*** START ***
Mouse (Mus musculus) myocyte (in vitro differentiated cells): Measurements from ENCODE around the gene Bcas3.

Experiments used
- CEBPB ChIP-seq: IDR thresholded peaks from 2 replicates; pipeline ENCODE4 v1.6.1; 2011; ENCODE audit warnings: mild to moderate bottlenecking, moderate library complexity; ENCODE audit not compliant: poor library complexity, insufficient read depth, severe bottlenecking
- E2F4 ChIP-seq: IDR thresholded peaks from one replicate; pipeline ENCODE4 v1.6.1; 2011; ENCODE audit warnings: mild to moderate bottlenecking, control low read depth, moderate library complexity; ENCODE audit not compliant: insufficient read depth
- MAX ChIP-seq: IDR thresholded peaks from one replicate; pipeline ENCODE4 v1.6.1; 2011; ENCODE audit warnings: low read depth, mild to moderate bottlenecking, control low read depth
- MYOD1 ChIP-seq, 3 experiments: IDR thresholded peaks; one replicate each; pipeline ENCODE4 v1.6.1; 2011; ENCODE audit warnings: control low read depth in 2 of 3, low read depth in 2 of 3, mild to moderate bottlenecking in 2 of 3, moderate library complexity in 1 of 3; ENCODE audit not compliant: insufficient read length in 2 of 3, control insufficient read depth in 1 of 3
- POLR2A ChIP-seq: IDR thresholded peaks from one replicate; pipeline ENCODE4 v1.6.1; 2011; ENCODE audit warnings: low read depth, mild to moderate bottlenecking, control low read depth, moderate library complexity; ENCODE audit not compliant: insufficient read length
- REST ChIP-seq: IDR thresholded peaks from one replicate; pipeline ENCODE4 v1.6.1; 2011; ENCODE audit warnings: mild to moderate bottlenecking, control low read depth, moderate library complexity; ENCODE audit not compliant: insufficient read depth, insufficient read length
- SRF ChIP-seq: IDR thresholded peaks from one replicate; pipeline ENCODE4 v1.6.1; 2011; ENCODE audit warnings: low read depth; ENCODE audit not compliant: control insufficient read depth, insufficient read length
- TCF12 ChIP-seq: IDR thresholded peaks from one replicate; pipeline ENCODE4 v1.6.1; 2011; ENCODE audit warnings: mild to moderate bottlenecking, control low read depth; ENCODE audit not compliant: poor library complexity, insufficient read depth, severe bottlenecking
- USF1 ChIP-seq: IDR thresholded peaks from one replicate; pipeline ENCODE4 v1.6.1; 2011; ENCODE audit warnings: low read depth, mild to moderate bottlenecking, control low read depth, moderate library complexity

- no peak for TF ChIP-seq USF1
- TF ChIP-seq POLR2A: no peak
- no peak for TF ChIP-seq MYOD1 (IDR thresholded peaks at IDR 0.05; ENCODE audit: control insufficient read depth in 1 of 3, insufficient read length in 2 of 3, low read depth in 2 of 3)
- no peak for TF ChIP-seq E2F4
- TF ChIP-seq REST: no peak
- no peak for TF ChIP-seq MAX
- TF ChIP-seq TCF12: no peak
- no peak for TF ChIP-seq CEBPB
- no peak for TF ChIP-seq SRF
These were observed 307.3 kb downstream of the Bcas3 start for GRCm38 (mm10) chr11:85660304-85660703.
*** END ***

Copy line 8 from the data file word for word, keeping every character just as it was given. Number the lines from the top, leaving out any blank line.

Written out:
- REST ChIP-seq: IDR thresholded peaks from one replicate; pipeline ENCODE4 v1.6.1; 2011; ENCODE audit warnings: mild to moderate bottlenecking, control low read depth, moderate library complexity; ENCODE audit not compliant: insufficient read depth, insufficient read length